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February 7, 2016

To the Man who didn’t Raise Me & To the Ones who Did.

 father daughter bike

You may not remember me, but I remember you.

You’re the one I dreamed of as a little girl, and in my dreams, you were big and strong and full of endless praise. I stood on your shoes with my blond pigtails bouncing as we danced circles on the kitchen floor. You were there for birthday parties and Christmas mornings, always with a wide smile on your face.

But we both know those were just dreams.

Science has a lot to say about what growing up without a biological father does to a kid, but I don’t need to read those journals to know the weight of your absence. For years, you were my secret bruise—that abandoned, hidden place inside of me that wouldn’t heal.

Still, I’m not writing to you to tell you how much of a failure you were. I suspect you have already felt that guilt a million times. I want you to know that my wounds healed long ago, and that now I feel only pity and compassion for you.

You are the one who was absent when my grandpa took me on tractor rides and taught me to see the beauty in the flowers and insects of his garden. You didn’t get to show me how precious life is, but that’s all right. He did.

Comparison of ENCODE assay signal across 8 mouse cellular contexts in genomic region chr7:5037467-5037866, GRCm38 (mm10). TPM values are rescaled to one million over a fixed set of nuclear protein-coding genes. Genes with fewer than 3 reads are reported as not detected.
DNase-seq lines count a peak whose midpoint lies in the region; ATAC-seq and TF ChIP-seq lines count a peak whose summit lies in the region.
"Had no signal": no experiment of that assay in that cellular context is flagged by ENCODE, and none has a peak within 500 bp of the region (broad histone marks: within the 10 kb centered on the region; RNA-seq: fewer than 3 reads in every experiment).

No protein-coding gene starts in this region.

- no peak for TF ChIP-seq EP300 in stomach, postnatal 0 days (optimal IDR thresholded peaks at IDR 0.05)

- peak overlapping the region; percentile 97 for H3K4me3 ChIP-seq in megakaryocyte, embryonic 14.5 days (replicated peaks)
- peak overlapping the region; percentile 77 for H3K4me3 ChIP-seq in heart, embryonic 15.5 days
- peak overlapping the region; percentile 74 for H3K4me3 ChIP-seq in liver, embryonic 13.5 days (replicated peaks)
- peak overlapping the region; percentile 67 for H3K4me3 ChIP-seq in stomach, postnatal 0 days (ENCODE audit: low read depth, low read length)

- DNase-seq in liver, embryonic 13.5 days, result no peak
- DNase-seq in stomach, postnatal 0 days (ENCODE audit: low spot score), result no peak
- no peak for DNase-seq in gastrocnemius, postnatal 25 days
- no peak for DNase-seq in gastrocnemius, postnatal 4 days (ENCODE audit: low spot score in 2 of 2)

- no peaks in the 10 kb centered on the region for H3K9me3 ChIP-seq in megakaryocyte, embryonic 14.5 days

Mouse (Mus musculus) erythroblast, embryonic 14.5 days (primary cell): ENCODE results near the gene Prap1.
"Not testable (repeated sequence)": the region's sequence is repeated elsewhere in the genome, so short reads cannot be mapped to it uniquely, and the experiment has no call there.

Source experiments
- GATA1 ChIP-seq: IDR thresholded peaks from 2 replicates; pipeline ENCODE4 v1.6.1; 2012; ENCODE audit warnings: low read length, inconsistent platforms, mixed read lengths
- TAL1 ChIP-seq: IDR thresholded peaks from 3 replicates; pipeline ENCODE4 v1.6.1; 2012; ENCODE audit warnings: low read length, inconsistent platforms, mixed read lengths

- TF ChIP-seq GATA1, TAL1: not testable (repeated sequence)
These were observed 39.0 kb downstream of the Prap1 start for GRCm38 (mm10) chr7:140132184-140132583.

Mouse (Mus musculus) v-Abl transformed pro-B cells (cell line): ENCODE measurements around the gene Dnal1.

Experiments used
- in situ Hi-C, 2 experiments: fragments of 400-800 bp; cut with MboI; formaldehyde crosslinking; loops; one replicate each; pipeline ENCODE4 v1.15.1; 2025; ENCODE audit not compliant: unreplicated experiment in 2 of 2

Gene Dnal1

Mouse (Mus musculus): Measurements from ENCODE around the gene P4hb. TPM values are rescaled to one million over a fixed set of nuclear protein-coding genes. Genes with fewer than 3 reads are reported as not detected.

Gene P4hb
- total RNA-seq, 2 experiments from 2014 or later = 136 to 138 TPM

I’m sorry you were gone when the neighborhood dads played baseball with us on Saturday afternoons, then jumped into the community pool with us in lieu of showers. They showed me that being an adult is all about balance, and that laughing and playing should always be part of life.

You missed out years later when my stepdad and I went for long car rides and sang along to Solid Gold Saturday Night every weekend, and when he gave me advice about sports and friendship and boys, and everything in between. I know that if you had been there, you might have tried to show me what it was like to love someone unconditionally, but he showed me instead.

What fun it would have been for you to see me pitch all-star softball at the nationals! But it was okay, because my coaches and plenty of other team dads were there to cheer me on. They taught me the importance of working hard for something I wanted, and they also helped me learn that winning isn’t always about what’s on the scoreboard.

And when I married, had you been a bigger person, I’m sure you would have walked me down the aisle. I’m sorry you missed out, but my brother did a fine job taking your place.

I’ve done so many other things you could have been proud of. I’ve spent sunsets on island beaches, been caught in storms in the African bush, and climbed the stairs of the Eiffel Tower. I’ve connected with people. I’ve been a good friend and mother. I’ve accomplished things I never would have dreamed I could.

I don’t know that I could have done those things, had it been you trying to teach me instead of the men who were there for me.

I am enough. I know now that I always have been. I’m just sorry you weren’t. And I’m sorry you missed out on it all.

I wish you happiness, and I wish you peace.

— The Daughter You Could Have Had

 

Author: Amanda Christmann

Editor: Catherine Monkman

Photo: Tony Alter/Flickr

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